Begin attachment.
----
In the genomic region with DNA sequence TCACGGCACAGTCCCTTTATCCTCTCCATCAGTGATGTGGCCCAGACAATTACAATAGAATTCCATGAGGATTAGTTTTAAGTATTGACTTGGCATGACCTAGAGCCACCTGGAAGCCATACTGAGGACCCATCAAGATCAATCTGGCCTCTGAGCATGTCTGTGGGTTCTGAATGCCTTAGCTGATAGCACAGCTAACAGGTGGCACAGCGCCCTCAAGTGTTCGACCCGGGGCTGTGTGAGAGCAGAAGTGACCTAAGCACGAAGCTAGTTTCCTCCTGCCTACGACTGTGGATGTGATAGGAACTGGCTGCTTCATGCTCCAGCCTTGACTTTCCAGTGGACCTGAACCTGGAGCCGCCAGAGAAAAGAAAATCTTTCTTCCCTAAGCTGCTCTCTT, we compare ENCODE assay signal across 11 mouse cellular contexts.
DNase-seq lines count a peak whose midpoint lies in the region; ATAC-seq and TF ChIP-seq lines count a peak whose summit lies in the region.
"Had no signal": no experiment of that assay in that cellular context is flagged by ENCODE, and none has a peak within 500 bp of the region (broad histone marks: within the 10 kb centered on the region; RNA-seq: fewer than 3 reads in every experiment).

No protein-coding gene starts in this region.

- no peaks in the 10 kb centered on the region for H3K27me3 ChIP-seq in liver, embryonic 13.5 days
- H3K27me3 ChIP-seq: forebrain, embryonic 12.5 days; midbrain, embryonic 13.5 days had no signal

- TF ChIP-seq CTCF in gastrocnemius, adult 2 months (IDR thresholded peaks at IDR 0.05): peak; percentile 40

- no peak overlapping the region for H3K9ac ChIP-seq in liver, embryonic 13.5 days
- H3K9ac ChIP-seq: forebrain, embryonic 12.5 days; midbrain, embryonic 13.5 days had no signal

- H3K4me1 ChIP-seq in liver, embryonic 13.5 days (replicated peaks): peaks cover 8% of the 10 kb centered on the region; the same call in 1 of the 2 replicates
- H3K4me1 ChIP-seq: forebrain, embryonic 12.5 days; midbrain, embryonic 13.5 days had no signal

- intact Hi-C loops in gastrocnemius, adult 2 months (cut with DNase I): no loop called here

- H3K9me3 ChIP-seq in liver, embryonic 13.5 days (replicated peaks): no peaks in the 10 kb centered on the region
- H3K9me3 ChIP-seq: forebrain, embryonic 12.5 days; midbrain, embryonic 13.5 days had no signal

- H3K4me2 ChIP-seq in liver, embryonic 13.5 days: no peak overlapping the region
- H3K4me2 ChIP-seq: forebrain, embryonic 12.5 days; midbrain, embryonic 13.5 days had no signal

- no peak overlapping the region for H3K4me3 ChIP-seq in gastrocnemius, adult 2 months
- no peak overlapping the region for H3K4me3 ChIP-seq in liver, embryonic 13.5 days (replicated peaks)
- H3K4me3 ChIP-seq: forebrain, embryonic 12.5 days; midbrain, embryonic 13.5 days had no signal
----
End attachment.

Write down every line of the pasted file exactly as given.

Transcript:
In the genomic region with DNA sequence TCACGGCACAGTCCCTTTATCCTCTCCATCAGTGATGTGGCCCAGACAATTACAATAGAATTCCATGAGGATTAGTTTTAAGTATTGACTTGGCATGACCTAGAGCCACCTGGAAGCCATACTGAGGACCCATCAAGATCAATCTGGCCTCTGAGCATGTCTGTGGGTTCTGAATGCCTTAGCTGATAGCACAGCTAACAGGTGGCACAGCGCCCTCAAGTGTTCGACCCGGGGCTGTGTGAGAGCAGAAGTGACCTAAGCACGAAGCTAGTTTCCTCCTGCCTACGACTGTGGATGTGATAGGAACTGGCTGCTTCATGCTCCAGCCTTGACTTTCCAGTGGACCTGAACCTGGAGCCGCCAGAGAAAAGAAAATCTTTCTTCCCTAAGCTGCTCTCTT, we compare ENCODE assay signal across 11 mouse cellular contexts.
DNase-seq lines count a peak whose midpoint lies in the region; ATAC-seq and TF ChIP-seq lines count a peak whose summit lies in the region.
"Had no signal": no experiment of that assay in that cellular context is flagged by ENCODE, and none has a peak within 500 bp of the region (broad histone marks: within the 10 kb centered on the region; RNA-seq: fewer than 3 reads in every experiment).

No protein-coding gene starts in this region.

- no peaks in the 10 kb centered on the region for H3K27me3 ChIP-seq in liver, embryonic 13.5 days
- H3K27me3 ChIP-seq: forebrain, embryonic 12.5 days; midbrain, embryonic 13.5 days had no signal

- TF ChIP-seq CTCF in gastrocnemius, adult 2 months (IDR thresholded peaks at IDR 0.05): peak; percentile 40

- no peak overlapping the region for H3K9ac ChIP-seq in liver, embryonic 13.5 days
- H3K9ac ChIP-seq: forebrain, embryonic 12.5 days; midbrain, embryonic 13.5 days had no signal

- H3K4me1 ChIP-seq in liver, embryonic 13.5 days (replicated peaks): peaks cover 8% of the 10 kb centered on the region; the same call in 1 of the 2 replicates
- H3K4me1 ChIP-seq: forebrain, embryonic 12.5 days; midbrain, embryonic 13.5 days had no signal

- intact Hi-C loops in gastrocnemius, adult 2 months (cut with DNase I): no loop called here

- H3K9me3 ChIP-seq in liver, embryonic 13.5 days (replicated peaks): no peaks in the 10 kb centered on the region
- H3K9me3 ChIP-seq: forebrain, embryonic 12.5 days; midbrain, embryonic 13.5 days had no signal

- H3K4me2 ChIP-seq in liver, embryonic 13.5 days: no peak overlapping the region
- H3K4me2 ChIP-seq: forebrain, embryonic 12.5 days; midbrain, embryonic 13.5 days had no signal

- no peak overlapping the region for H3K4me3 ChIP-seq in gastrocnemius, adult 2 months
- no peak overlapping the region for H3K4me3 ChIP-seq in liver, embryonic 13.5 days (replicated peaks)
- H3K4me3 ChIP-seq: forebrain, embryonic 12.5 days; midbrain, embryonic 13.5 days had no signal